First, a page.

No Human Voice: A Review of Doug Burr’s Pale White Dove

This comes to us from Matt Redmond: And I stepped out slowly between that sordid […]

Mockingbird / 5.5.15

This comes to us from Matt Redmond:

And I stepped out slowly between that sordid throng
Comin’ not a word – soundin’ like a song
While it just kept goin’, I just walked on
A song with no human voice

I don’t know where Doug Burr gets his songs from. But I would assume they come from a similar place as Flannery O’Connor’s stories. You expect Hazel Motes or The Misfit to show up any moment.

The first song I ever heard from Burr came out of nowhere. After stumbling onto a website looking for something else, I found myself listening to a podcast of Christian artists who were flying under the radar of CCM. Now, I don’t remember anything about any of the other recording artists but moments after listening to “In The Garden” I bought On Promenade, a southern Gothic gem with nary a false move. It’s a breathtaking piece of work.

In 2010, Burr released O Ye Devastator, featuring “Chief of Police in Chicago” and the best cover art I’ve ever seen. And the only way to describe the album to anyone is to show them that cover art. “It sounds like this.”

513z2nktoUL._SL500_AA280_That was five years ago. Every now and again there is a tug. I’ll pull out an album and listen. And then put it away. But rarely on repeat. I never really thought about it much till the other day. But then I asked myself after listening to Devastator, “Why do I stop after a full listen?” And why must I always listen from beginning to end?

I suppose it is fine to listen to music for entertainment. But I can hardly remember back to the days of a teenage bedroom when I did so. By the time I was 17, the music had to have something besides entertainment in it. Art and meaning? Transcendence. Some insertion of the metaphysical where the human condition grabs for friction. If there are things bigger than sex and laughs, then we damn well better sing about it all. If there is a God in  heaven then even singing against him makes more sense than the hair metal with all its soft porn videos after 8 pm.

Burr’s albums have the heaviness of a novel. That kinda weight. You don’t read Faulkner for entertainment. Some authors are too full of gravity. You don’t read them at the beach. You read them at the grave. You read Faulkner and Percy and Welty and O’Connor and Cormac McCarthy for an open door into a reality that is more real than the open window of your own home. And then you put the novel down and walk away and wash the dishes and see things a little differently, if not a lot. You sure don’t pick it up again. You catch your breath for a while.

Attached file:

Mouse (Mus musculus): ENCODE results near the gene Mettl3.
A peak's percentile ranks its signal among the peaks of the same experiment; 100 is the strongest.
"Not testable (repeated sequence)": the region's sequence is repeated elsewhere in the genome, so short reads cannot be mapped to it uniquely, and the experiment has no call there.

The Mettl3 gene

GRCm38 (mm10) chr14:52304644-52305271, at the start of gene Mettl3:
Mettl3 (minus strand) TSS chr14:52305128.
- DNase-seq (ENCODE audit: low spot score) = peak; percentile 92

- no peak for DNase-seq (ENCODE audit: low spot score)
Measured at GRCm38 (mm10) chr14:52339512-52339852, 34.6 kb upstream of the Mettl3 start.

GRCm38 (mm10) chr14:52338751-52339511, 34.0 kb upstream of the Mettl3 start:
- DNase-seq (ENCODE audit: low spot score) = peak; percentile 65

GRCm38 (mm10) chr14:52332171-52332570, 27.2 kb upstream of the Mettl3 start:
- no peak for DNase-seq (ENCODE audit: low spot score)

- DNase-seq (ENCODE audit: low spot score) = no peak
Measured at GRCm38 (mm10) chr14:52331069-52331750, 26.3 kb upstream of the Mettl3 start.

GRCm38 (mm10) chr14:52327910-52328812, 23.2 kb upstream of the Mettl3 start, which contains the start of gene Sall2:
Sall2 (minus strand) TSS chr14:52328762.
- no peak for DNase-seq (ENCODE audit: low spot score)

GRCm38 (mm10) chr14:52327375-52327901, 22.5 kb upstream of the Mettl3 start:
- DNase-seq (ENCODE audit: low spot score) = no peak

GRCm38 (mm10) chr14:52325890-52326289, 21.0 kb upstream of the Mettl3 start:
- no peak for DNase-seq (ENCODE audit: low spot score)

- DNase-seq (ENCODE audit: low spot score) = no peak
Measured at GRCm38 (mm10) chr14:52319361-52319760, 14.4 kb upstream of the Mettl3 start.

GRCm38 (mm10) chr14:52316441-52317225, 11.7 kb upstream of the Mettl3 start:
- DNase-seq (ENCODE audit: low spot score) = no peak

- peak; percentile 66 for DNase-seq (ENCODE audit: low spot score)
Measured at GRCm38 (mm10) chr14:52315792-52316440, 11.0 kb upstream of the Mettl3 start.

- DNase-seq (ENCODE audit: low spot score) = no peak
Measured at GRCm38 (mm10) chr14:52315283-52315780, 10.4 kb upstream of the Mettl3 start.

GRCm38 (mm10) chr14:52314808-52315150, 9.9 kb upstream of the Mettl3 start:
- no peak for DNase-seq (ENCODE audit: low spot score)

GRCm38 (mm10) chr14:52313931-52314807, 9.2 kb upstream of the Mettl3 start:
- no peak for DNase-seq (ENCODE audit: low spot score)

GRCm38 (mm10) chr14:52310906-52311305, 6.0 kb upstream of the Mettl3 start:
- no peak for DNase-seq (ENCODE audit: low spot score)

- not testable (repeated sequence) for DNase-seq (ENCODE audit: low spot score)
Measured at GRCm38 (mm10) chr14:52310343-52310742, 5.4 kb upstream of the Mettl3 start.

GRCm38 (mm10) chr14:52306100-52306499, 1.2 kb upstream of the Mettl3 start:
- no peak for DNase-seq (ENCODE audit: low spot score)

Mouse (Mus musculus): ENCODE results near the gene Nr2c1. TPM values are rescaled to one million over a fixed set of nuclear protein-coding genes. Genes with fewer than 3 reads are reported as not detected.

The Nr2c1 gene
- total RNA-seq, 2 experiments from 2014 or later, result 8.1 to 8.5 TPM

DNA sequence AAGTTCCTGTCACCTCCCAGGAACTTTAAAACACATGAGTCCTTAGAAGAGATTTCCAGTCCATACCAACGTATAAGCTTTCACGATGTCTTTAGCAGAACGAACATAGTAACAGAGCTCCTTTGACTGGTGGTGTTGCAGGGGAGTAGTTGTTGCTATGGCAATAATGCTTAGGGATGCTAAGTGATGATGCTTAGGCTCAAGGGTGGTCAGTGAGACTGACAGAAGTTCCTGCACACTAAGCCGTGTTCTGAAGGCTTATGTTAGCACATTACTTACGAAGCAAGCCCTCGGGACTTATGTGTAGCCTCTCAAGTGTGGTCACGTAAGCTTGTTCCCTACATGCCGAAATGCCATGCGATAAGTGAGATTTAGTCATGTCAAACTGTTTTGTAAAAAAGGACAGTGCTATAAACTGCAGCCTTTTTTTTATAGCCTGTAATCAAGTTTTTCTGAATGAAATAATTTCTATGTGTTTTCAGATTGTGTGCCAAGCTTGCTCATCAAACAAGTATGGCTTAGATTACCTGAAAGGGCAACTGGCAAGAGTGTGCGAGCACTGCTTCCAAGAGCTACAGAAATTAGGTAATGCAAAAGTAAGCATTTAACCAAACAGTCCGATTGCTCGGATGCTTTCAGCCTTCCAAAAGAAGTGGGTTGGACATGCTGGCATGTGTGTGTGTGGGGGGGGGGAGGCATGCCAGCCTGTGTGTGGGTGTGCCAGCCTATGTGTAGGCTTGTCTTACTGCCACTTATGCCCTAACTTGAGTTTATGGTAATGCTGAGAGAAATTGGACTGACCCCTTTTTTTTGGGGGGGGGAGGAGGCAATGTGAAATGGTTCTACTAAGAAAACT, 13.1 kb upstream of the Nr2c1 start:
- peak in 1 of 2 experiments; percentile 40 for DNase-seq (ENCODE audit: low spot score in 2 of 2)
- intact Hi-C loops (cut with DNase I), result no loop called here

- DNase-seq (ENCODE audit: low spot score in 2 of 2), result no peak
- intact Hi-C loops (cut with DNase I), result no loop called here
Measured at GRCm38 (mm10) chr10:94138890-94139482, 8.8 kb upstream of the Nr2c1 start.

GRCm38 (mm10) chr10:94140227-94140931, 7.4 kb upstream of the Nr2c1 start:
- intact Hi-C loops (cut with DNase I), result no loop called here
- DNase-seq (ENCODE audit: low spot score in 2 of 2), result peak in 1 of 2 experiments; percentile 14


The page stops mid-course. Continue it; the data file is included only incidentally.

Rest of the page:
The highlight of Pale White Dove, Burr’s newest album, is “No Human Voice.” Whether it’s the trajectory of my own life or the design of the songs, the album swings on the greased bolt of this one track. It’s the quietest one of the whole thing. Not the softest but the one that sounds the most like the moon in the dark of night. It sounds like resignation to hands beyond our own seeing. The story will ring true for those whose lives have sat on the edge where every movement had the force of the hand of God behind the slightest. Where nothing is capricious anymore. There is a higher song beyond every sound.

You will crank the first song, “White Night/Black Light” beyond your speaker’s limits. The Ryan Adams-esque “Never Gonna Be Young Again” will stay with you for days on end. And the distortion and echoes and chords of blue all way through “When the Arrow Hits the Sparrow” will rattle you. It’s not easy listening. There is a violence in the sound. And in the the lyrics what sounds like a frustration with the same violence. Burr’s early albums sounded like Texas’ wide open spaces. Pale White Dove sounds like a crumbling brick industrial plant where blood has been spilled. You can hear the crash of duct work and breaking of glass and the echoes of buzz-sawing machinery. And by the end, the soft footfalls of a witness to God only knows what, in “The Last Confederate Widow.”

Back in 2008, Burr released The Shawl, a collection of fresh settings for various Psalms. Pure Americana, too. It’s a muted yet anchored work of ancient blues. Resolute and word-for-word, it’s primary value is how he let the text do the work. The music is secondary but still forceful.

The Shawl is the album I think about most when I listen to Pale White Dove. Not because they are similar but because they are so incredibly different.

I have this theory. We’ve needle-pointed and Thomas-Kinkaded the Psalms so much that we’ve missed the blood and guts therein. We’ve turned them into cliches and cute sayings worthy of Osteen when they were initially sung by people surrounded by their enemies. These were the songs sung by voices well-acquainted with violence and death and threat and sacrifice.

The last lines of the new album are:

Sing me the name of the Last Confederate Widow
The windows are open, all the daughters are leanin’
The windin’ white road, and the long black Lincoln
The Secret South all down in the mouth, and caught in her throat
In the place that you love the most

When I listen to Pale White Dove on my computer, The Shawl follows immediately. And really, that’s the best way to listen to Burr’s new album. Because the opening words of The Shawl answer those final lines of “The Last Confederate Widow” with affecting beauty and deep poetry:

Return, O Lord, rescue my soul;
Save me because of Thy loving kindness.
For there is no mention of Thee in death;
In Sheol who will give Thee thanks?

I am weary with my sighing;
Every night I make my bed swim,
I dissolve my couch with my tears.
My eye has wasted away with grief;
It has become old because of all my adversaries.

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